Fuzz measure Room analysis & Anechoic Snare

So my journey begins with two parts to my project, first I had to get the room’s frequency response of two rooms using Fuzz Measure, with that knowledge add a reverb a equalizer to an anechoic snare to mimic that rooms acoustics. Analysing a room can be really helpful for knowing the room’s suitability for recording and mixing.

I analysed the large empty room next to the lecture theatre and the small drum booth in studio 1. To actually analyse the room Fuzz measure makes a sweep noise from 0Hz to 20Khz in a matter of seconds providing the sweep settings are set to long 10s sweep, 0dB, full range. I armed myself with a laptop to use FM, a speaker to play the signal from FM and a microphone to receive the FM’s signal and an Mbox. And so my journey begins in the large empty room.

Untitled Untitled1 Untitled3

So how this works is pretty straight forward, Fuzz measure plays the signal out of channel 1 on the interface, this signal gets sent to the speaker. I set the speaker at a volume that excites the room without actually distorting the signal. The reason you don’t want to distort the signal is simply to avoid playing any other waveform other than a sine wave which is just one frequency on it’s own without any harmonics. So now the mic picks up the signal and in turn the reverberations/acoustics of the room. I did this by making sure it was placed far away from the speaker to avoid just picking up the speaker. I did the same thing for the drum booth.

Photo taken by Liam F…happy now?



Finding the Standing Waves of a room

Large Empty room

Axis Distance Wavelength Fundamental Frequency (Hz)
Height 2.6m 5.1m 67.4Hz
Width 6m 12m 28.6Hz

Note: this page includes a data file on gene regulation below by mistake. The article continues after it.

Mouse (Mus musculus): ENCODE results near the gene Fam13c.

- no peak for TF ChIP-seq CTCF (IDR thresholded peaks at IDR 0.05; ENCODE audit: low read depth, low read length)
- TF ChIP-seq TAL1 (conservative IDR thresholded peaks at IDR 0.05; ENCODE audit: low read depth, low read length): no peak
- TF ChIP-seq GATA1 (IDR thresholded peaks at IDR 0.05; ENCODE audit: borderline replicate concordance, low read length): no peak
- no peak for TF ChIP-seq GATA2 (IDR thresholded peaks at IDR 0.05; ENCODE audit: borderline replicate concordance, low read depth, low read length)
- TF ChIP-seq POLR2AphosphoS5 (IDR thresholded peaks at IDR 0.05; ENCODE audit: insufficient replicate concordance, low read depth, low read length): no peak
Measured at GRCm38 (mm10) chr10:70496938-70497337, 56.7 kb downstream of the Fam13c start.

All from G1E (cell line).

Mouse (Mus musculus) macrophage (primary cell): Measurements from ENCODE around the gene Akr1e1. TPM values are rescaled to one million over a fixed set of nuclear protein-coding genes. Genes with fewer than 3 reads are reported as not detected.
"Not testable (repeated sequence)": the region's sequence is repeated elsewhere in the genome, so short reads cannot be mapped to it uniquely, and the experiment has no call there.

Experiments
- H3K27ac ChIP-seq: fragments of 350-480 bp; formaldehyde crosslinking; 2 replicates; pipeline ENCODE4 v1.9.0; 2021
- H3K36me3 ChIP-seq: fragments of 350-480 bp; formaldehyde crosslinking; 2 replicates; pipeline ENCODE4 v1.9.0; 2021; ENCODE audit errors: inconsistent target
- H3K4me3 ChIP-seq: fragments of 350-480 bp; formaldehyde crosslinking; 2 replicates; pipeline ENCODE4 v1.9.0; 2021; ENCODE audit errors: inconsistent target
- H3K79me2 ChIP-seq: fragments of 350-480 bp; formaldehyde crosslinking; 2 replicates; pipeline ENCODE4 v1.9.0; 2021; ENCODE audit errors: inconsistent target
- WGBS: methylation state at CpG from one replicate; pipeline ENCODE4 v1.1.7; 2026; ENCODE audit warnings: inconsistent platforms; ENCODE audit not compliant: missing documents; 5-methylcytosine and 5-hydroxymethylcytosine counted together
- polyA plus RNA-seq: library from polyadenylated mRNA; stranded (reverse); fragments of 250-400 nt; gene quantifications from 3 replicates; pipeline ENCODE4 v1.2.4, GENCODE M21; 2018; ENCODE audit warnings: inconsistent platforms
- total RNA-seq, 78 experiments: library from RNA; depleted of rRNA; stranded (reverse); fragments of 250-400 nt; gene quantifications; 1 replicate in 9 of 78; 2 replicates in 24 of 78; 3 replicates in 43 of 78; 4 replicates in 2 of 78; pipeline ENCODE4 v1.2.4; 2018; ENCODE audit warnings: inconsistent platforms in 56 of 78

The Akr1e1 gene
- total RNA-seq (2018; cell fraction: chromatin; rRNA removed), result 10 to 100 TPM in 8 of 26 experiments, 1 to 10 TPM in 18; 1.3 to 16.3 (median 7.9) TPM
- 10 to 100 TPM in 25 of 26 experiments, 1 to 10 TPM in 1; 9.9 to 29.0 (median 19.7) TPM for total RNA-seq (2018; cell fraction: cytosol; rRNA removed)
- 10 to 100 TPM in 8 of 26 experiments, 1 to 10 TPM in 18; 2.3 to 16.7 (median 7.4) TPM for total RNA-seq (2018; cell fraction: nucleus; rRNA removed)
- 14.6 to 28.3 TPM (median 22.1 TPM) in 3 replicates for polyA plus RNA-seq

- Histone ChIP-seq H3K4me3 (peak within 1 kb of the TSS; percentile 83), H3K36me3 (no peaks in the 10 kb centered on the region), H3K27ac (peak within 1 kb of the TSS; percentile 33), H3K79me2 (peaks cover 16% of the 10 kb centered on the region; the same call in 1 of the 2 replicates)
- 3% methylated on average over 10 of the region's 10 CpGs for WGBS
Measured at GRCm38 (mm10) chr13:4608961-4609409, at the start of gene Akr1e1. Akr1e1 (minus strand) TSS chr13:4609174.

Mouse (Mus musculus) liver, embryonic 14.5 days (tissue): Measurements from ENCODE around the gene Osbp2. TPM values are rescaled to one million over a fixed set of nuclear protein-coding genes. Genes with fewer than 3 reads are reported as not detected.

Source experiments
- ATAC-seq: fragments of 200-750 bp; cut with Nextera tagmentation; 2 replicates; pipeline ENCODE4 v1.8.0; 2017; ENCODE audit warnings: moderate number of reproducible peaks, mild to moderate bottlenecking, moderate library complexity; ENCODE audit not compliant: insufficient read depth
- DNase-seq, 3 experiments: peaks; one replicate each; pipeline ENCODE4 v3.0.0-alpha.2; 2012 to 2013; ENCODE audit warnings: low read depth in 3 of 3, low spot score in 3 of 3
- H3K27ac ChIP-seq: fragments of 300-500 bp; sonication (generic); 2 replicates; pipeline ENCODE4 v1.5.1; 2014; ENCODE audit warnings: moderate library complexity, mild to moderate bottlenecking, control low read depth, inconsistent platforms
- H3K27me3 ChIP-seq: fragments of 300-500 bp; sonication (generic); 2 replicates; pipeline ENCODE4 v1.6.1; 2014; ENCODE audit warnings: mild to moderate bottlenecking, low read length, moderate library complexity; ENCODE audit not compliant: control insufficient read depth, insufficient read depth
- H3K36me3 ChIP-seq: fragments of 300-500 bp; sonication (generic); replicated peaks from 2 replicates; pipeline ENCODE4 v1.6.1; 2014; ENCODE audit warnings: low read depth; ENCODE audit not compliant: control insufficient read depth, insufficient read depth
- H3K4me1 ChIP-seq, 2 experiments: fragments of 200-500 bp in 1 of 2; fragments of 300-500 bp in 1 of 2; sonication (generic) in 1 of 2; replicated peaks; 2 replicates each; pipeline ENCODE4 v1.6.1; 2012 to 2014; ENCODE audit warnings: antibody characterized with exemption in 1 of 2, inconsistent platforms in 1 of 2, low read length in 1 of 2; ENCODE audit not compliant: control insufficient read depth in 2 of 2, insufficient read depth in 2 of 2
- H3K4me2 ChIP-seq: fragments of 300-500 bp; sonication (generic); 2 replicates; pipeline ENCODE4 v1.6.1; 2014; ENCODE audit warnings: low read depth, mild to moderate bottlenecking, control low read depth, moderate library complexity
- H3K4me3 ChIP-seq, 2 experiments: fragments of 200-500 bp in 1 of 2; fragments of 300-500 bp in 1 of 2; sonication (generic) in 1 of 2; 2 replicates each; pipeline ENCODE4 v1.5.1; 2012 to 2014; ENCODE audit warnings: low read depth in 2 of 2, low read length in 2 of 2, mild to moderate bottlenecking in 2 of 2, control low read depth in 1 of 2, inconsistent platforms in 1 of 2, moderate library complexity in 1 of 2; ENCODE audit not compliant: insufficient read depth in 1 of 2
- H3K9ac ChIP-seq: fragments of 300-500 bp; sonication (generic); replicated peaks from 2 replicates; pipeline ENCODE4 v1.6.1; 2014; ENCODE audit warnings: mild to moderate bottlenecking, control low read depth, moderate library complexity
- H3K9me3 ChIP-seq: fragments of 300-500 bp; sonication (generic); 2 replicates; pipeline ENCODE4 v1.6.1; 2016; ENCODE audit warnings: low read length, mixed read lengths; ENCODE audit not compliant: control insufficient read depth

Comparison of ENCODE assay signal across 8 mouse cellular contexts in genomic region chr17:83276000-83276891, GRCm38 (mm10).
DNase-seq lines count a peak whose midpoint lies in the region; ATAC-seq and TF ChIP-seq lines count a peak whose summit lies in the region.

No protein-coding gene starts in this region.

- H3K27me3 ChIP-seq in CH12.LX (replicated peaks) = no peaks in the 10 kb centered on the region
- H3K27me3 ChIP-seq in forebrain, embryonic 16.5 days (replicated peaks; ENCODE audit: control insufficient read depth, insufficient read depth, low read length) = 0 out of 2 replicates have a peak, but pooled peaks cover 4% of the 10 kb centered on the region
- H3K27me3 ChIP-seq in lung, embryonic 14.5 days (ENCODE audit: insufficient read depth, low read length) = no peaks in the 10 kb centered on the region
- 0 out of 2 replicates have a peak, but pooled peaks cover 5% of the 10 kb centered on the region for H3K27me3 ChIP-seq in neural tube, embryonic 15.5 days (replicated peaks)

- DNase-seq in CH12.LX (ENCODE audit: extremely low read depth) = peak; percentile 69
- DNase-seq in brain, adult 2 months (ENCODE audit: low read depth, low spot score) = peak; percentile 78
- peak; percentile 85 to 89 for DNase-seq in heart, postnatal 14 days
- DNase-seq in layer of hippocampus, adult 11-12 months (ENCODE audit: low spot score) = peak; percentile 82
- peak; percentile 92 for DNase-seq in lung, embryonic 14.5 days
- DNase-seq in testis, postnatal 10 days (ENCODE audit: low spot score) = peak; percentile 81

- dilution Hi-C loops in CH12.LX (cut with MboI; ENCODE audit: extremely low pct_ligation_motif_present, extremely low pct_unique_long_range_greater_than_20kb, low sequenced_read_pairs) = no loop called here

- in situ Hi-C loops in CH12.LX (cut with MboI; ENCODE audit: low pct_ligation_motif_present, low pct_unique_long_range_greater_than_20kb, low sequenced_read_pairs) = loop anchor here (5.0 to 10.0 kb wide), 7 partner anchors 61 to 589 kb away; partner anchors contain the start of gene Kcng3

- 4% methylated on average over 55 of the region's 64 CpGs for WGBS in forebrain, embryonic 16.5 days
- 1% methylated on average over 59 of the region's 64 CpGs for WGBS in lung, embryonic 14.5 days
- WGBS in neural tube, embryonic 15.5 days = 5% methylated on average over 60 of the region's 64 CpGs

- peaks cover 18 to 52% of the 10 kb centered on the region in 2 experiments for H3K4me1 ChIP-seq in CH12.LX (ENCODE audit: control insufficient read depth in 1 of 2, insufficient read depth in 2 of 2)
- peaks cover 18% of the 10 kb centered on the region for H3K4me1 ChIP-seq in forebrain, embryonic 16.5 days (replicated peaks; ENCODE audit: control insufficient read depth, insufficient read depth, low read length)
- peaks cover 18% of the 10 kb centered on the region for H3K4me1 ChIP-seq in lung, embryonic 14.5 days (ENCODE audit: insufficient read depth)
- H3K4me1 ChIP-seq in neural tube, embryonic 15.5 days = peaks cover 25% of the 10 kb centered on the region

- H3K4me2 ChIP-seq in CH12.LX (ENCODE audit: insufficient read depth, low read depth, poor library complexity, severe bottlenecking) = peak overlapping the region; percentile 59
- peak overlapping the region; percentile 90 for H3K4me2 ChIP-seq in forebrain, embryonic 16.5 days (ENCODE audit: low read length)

Length 5.9m 11.8m 29Hz


The formula:

Calculating wavelength = Room Measurements x 2

Fundamental Frequency = Speed of sound (344 m/s) ÷ wavelength

Now to find the harmonic frequencies using the fundamental frequency, you will need to calculate the first eight harmonics.

The Formula:

Fundamental Frequency x the number of the harmonic

Now do this with the height, length and width to find the standing waves.


Harmonic Modes Fundamental Frequency Multiply by Mode Freq Hz
Fundamental 1st harmonic 67.4Hz Fundamental x 1 67.4Hz
2nd harmonic (octave) 67.4Hz Fundamental x 2 134.4Hz
3rd harmonic 67.4Hz Fundamental x 3 202.2Hz
4th harmonic 67.4Hz Fundamental x 4 269.6Hz
5th harmonic 67.4Hz Fundamental x 5 337Hz
6th harmonic 67.4Hz Fundamental x 6 404.4Hz
7th harmonic 67.4Hz Fundamental x 7 471.8Hz
8th harmonic 67.4Hz Fundamental x 8 539.2Hz




Harmonic Modes Fundamental Frequency Multiply by Mode Freq Hz
Fundamental 1st harmonic 28.6Hz Fundamental x 1 28.6Hz
2nd harmonic (octave) 28.6Hz Fundamental x 2 57.2Hz
3rd harmonic 28.6Hz Fundamental x 3 85.8Hz
4th harmonic 28.6Hz Fundamental x 4 114.4Hz
5th harmonic 28.6Hz Fundamental x 5 143Hz
6th harmonic 28.6Hz Fundamental x 6 171.6Hz
7th harmonic 28.6Hz Fundamental x 7 200.2Hz
8th harmonic 28.6Hz Fundamental x 8 228.8Hz



Harmonic Modes Fundamental Frequency Multiply by Mode Freq Hz
Fundamental 1st harmonic 29Hz Fundamental x 1 29Hz
2nd harmonic (octave) 29Hz Fundamental x 2 58Hz
3rd harmonic 29Hz Fundamental x 3 87Hz
4th harmonic 29Hz Fundamental x 4 116Hz
5th harmonic 29Hz Fundamental x 5 145Hz
6th harmonic 29Hz Fundamental x 6 174Hz
7th harmonic 29Hz Fundamental x 7 203Hz
8th harmonic 29Hz Fundamental x 8 232Hz


Finally make a table of all the harmonic modes and look for frequencies that repeat or are very close to each other. The repeats will be the standing waves of the room.